“I am also aware that Mobil and Conoil have brought part of their Q1, and all these companies have supplied fully their Q3 and Q4 allocations, but Q1, which started in January is still in progress. You can imagine if the whole of Q4 has not been paid and we are about finishing Q1, how can we have this product sufficiently, it is not possible.
 
“NNPC is working within the 450,000 barrel of crude allocated to it daily and that is just barely 50 per cent of our domestic consumption. The Q3 of last year is part of what has not been paid and the whole of Q4 last year has not been paid as well as well as Q1 2014 and if you calculate them, it is about six months on the average,” he added.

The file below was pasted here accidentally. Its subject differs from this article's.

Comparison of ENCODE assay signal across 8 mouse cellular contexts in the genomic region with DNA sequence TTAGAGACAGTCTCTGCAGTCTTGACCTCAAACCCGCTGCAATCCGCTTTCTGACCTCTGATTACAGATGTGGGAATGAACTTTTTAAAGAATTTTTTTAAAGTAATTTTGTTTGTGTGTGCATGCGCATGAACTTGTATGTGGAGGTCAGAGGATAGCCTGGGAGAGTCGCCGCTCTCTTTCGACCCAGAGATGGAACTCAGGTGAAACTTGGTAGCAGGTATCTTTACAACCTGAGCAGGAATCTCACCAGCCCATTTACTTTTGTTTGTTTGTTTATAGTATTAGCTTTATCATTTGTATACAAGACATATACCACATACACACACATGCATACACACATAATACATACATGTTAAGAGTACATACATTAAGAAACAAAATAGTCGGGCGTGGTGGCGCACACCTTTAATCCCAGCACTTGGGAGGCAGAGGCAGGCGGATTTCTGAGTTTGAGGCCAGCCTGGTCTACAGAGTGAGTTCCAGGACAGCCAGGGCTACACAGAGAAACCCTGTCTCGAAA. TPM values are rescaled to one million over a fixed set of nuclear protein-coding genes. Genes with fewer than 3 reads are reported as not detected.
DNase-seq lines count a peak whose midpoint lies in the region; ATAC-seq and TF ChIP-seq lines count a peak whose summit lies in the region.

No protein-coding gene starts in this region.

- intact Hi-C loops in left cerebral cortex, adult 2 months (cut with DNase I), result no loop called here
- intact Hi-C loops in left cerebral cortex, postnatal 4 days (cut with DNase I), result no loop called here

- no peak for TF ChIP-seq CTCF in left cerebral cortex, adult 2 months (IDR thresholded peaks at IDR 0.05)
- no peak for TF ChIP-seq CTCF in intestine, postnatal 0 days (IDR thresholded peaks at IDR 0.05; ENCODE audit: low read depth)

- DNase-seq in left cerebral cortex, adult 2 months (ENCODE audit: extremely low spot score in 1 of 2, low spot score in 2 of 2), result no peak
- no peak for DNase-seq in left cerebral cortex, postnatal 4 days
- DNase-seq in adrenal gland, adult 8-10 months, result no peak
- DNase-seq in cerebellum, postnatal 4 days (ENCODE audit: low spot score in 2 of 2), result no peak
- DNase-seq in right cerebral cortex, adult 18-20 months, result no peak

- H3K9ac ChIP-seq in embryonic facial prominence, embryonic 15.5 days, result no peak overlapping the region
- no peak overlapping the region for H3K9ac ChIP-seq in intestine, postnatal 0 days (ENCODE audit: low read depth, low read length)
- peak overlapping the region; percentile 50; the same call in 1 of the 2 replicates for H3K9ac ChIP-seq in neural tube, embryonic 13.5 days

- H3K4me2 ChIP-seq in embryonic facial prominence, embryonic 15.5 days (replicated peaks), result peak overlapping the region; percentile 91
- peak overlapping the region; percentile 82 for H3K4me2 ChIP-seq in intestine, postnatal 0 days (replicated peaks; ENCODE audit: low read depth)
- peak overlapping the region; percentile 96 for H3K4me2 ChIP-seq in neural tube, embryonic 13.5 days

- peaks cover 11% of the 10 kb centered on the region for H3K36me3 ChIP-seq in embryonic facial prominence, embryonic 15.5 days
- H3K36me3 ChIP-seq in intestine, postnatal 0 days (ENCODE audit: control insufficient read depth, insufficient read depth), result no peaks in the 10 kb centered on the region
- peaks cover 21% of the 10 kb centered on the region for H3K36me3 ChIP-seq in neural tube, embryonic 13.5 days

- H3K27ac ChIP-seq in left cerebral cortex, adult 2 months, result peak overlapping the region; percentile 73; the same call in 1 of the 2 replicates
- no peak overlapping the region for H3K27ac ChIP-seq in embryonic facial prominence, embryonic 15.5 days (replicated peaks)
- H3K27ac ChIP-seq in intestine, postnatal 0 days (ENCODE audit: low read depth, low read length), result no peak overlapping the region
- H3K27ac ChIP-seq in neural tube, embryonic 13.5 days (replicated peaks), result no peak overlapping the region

Abdulkadir also referred as irrelevant, claims by the Minister of Petroleum Resources, Mrs. Diezani Alison-Madueke that marketers may have opted to unwholesome product diversion, thus aggravating the scarcity.
 
“On the diversion that is taking place, I want to define it. There is no diversion that is taking place that is illegal. All are legal diversion, if you make product available to Abuja and you have not made product available to Kano, Kaduna and Nassarawa what do you expect, for them to come to queue in Abuja,” he said querried.

Leave a Reply

Your email address will not be published. Required fields are marked *